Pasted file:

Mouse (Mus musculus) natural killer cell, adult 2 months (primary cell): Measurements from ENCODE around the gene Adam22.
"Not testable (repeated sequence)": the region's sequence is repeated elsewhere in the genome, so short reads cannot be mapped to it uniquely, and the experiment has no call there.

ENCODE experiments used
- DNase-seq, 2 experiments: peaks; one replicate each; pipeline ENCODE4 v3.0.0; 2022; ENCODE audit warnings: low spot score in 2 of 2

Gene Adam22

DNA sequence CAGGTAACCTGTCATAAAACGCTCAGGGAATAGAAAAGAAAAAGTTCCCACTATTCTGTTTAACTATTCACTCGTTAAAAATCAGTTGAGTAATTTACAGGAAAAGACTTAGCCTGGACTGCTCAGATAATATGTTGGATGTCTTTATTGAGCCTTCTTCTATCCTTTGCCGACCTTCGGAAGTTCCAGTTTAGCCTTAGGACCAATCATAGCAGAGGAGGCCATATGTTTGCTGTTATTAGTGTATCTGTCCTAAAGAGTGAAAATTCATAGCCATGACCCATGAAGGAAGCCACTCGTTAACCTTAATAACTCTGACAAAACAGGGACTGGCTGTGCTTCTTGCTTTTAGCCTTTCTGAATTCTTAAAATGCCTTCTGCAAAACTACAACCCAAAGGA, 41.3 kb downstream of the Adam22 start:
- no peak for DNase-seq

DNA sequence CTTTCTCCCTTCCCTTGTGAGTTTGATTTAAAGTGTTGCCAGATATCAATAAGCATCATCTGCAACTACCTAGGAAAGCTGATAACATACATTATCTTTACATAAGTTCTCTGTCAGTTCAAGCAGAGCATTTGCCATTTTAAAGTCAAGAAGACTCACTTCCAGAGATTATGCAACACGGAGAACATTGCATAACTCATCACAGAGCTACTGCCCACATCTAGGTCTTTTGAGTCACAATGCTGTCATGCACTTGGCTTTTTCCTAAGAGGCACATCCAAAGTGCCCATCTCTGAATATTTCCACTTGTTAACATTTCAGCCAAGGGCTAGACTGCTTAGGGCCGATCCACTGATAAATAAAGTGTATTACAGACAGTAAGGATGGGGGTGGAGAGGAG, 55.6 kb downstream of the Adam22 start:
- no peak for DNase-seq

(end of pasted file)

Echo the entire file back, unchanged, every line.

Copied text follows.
Mouse (Mus musculus) natural killer cell, adult 2 months (primary cell): Measurements from ENCODE around the gene Adam22.
"Not testable (repeated sequence)": the region's sequence is repeated elsewhere in the genome, so short reads cannot be mapped to it uniquely, and the experiment has no call there.

ENCODE experiments used
- DNase-seq, 2 experiments: peaks; one replicate each; pipeline ENCODE4 v3.0.0; 2022; ENCODE audit warnings: low spot score in 2 of 2

Gene Adam22

DNA sequence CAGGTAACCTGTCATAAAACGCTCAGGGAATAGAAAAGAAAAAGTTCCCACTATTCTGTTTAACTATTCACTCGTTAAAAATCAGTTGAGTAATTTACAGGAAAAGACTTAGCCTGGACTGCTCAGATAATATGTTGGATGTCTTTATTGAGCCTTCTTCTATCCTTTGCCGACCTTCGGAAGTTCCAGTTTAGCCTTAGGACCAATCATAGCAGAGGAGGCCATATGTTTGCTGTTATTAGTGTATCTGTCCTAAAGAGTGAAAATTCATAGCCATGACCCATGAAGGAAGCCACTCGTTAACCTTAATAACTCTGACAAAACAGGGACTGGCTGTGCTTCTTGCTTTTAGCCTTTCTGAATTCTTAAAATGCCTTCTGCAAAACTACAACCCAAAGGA, 41.3 kb downstream of the Adam22 start:
- no peak for DNase-seq

DNA sequence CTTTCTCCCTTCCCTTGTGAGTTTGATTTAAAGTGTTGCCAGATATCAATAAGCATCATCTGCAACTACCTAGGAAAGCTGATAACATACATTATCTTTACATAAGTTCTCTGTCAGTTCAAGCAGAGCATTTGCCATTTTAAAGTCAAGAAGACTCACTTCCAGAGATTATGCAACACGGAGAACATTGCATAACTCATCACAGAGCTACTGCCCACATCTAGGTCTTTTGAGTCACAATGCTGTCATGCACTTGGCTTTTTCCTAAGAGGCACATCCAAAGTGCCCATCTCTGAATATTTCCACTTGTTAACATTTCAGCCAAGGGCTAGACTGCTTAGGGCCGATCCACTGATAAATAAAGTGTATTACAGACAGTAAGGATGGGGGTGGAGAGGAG, 55.6 kb downstream of the Adam22 start:
- no peak for DNase-seq